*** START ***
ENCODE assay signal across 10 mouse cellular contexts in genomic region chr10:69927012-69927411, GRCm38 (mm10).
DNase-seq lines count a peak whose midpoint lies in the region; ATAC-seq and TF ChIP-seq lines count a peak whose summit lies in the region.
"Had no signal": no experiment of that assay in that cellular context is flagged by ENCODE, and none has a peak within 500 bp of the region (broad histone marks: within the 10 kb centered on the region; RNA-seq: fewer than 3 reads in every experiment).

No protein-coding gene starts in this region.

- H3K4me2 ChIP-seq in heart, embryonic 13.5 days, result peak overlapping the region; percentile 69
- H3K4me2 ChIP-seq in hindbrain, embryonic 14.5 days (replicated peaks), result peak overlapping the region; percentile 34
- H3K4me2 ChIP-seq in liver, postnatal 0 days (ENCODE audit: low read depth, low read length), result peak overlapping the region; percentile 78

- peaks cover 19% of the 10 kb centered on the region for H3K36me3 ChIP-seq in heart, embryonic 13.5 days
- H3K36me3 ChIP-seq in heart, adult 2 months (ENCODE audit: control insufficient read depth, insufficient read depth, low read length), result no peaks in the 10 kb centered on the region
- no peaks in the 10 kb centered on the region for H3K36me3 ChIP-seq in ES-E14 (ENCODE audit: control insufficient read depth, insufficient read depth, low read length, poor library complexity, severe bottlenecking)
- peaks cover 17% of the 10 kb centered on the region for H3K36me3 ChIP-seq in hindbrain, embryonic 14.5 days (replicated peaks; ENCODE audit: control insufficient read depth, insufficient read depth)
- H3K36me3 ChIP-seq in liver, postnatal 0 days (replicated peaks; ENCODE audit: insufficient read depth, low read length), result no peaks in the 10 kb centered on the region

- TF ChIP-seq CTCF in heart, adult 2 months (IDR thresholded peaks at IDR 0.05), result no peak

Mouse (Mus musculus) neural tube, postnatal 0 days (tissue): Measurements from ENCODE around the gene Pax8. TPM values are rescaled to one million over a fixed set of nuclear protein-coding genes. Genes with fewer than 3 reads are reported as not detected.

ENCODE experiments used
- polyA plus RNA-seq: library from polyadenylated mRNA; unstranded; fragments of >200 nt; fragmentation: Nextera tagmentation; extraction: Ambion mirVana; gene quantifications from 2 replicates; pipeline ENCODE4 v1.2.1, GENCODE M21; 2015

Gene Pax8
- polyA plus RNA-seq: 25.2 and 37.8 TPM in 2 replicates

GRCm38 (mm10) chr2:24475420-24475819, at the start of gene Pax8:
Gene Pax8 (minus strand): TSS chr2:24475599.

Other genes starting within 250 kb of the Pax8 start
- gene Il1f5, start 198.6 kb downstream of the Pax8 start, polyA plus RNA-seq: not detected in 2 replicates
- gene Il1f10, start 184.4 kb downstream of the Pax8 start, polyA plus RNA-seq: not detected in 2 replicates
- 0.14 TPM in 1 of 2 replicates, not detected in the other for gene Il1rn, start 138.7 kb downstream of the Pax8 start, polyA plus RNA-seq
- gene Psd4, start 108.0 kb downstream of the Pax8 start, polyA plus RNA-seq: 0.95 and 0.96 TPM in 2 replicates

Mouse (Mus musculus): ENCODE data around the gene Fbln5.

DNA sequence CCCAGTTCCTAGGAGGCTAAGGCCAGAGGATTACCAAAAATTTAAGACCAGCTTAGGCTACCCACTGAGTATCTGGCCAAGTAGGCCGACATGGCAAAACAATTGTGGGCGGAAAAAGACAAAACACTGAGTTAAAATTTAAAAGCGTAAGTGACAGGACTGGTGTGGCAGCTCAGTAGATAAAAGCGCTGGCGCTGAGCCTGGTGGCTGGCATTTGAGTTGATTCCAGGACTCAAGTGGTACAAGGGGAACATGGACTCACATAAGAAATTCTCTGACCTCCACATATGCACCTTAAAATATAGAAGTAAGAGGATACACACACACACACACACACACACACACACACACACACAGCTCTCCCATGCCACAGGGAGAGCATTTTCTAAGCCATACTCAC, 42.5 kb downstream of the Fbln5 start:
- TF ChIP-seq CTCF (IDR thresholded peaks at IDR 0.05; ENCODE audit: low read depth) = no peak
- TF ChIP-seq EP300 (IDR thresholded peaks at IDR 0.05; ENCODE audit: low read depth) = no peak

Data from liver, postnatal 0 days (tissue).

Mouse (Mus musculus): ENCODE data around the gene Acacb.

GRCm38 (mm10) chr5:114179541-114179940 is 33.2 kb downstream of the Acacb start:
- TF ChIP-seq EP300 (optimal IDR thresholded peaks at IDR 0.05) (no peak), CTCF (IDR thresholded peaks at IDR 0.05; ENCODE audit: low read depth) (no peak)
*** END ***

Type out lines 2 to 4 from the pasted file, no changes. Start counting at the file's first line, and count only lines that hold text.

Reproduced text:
DNase-seq lines count a peak whose midpoint lies in the region; ATAC-seq and TF ChIP-seq lines count a peak whose summit lies in the region.
"Had no signal": no experiment of that assay in that cellular context is flagged by ENCODE, and none has a peak within 500 bp of the region (broad histone marks: within the 10 kb centered on the region; RNA-seq: fewer than 3 reads in every experiment).

No protein-coding gene starts in this region.